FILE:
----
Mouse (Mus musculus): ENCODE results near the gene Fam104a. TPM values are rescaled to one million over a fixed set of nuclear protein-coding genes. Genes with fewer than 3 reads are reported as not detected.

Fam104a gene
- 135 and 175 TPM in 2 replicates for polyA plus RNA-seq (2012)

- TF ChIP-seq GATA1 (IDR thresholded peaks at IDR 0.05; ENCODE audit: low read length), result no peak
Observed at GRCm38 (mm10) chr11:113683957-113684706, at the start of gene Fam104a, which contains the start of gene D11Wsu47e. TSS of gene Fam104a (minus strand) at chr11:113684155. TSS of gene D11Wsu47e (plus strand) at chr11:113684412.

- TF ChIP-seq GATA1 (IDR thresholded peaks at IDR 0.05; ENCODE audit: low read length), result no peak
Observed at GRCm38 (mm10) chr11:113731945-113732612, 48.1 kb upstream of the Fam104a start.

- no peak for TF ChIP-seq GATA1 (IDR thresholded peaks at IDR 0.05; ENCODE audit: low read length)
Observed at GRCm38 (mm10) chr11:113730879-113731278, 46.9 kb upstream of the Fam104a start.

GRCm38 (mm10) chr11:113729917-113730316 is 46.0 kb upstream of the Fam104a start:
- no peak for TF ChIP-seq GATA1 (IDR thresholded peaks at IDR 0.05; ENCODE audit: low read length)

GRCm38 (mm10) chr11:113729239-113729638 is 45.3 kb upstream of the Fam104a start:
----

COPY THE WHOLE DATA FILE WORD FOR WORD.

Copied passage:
Mouse (Mus musculus): ENCODE results near the gene Fam104a. TPM values are rescaled to one million over a fixed set of nuclear protein-coding genes. Genes with fewer than 3 reads are reported as not detected.

Fam104a gene
- 135 and 175 TPM in 2 replicates for polyA plus RNA-seq (2012)

- TF ChIP-seq GATA1 (IDR thresholded peaks at IDR 0.05; ENCODE audit: low read length), result no peak
Observed at GRCm38 (mm10) chr11:113683957-113684706, at the start of gene Fam104a, which contains the start of gene D11Wsu47e. TSS of gene Fam104a (minus strand) at chr11:113684155. TSS of gene D11Wsu47e (plus strand) at chr11:113684412.

- TF ChIP-seq GATA1 (IDR thresholded peaks at IDR 0.05; ENCODE audit: low read length), result no peak
Observed at GRCm38 (mm10) chr11:113731945-113732612, 48.1 kb upstream of the Fam104a start.

- no peak for TF ChIP-seq GATA1 (IDR thresholded peaks at IDR 0.05; ENCODE audit: low read length)
Observed at GRCm38 (mm10) chr11:113730879-113731278, 46.9 kb upstream of the Fam104a start.

GRCm38 (mm10) chr11:113729917-113730316 is 46.0 kb upstream of the Fam104a start:
- no peak for TF ChIP-seq GATA1 (IDR thresholded peaks at IDR 0.05; ENCODE audit: low read length)

GRCm38 (mm10) chr11:113729239-113729638 is 45.3 kb upstream of the Fam104a start: